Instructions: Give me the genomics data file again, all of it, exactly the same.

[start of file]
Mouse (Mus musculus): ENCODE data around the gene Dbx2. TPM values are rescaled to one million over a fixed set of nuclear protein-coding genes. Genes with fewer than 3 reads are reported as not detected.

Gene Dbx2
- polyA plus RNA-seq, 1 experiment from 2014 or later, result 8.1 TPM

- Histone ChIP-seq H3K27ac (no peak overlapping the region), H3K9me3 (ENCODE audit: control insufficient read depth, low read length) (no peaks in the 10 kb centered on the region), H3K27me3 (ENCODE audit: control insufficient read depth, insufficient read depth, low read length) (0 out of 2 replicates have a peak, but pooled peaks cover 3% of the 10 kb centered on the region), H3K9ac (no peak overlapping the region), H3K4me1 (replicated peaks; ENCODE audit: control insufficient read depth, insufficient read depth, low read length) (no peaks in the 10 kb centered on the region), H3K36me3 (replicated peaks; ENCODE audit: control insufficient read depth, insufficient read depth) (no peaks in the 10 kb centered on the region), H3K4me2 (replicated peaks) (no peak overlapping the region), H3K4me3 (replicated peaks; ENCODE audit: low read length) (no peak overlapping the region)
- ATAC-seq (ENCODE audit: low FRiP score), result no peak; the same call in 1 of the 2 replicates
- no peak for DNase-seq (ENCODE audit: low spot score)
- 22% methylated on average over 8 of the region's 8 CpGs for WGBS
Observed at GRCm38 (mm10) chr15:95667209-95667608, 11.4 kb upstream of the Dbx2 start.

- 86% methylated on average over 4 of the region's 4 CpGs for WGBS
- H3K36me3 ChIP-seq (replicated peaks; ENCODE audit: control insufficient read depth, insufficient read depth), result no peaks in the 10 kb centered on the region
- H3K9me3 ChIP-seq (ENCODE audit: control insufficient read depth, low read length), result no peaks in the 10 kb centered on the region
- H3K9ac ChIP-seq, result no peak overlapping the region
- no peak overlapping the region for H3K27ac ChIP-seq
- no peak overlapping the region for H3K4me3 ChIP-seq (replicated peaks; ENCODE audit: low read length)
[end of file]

Mouse (Mus musculus): ENCODE data around the gene Dbx2. TPM values are rescaled to one million over a fixed set of nuclear protein-coding genes. Genes with fewer than 3 reads are reported as not detected.

Gene Dbx2
- polyA plus RNA-seq, 1 experiment from 2014 or later, result 8.1 TPM

- Histone ChIP-seq H3K27ac (no peak overlapping the region), H3K9me3 (ENCODE audit: control insufficient read depth, low read length) (no peaks in the 10 kb centered on the region), H3K27me3 (ENCODE audit: control insufficient read depth, insufficient read depth, low read length) (0 out of 2 replicates have a peak, but pooled peaks cover 3% of the 10 kb centered on the region), H3K9ac (no peak overlapping the region), H3K4me1 (replicated peaks; ENCODE audit: control insufficient read depth, insufficient read depth, low read length) (no peaks in the 10 kb centered on the region), H3K36me3 (replicated peaks; ENCODE audit: control insufficient read depth, insufficient read depth) (no peaks in the 10 kb centered on the region), H3K4me2 (replicated peaks) (no peak overlapping the region), H3K4me3 (replicated peaks; ENCODE audit: low read length) (no peak overlapping the region)
- ATAC-seq (ENCODE audit: low FRiP score), result no peak; the same call in 1 of the 2 replicates
- no peak for DNase-seq (ENCODE audit: low spot score)
- 22% methylated on average over 8 of the region's 8 CpGs for WGBS
Observed at GRCm38 (mm10) chr15:95667209-95667608, 11.4 kb upstream of the Dbx2 start.

- 86% methylated on average over 4 of the region's 4 CpGs for WGBS
- H3K36me3 ChIP-seq (replicated peaks; ENCODE audit: control insufficient read depth, insufficient read depth), result no peaks in the 10 kb centered on the region
- H3K9me3 ChIP-seq (ENCODE audit: control insufficient read depth, low read length), result no peaks in the 10 kb centered on the region
- H3K9ac ChIP-seq, result no peak overlapping the region
- no peak overlapping the region for H3K27ac ChIP-seq
- no peak overlapping the region for H3K4me3 ChIP-seq (replicated peaks; ENCODE audit: low read length)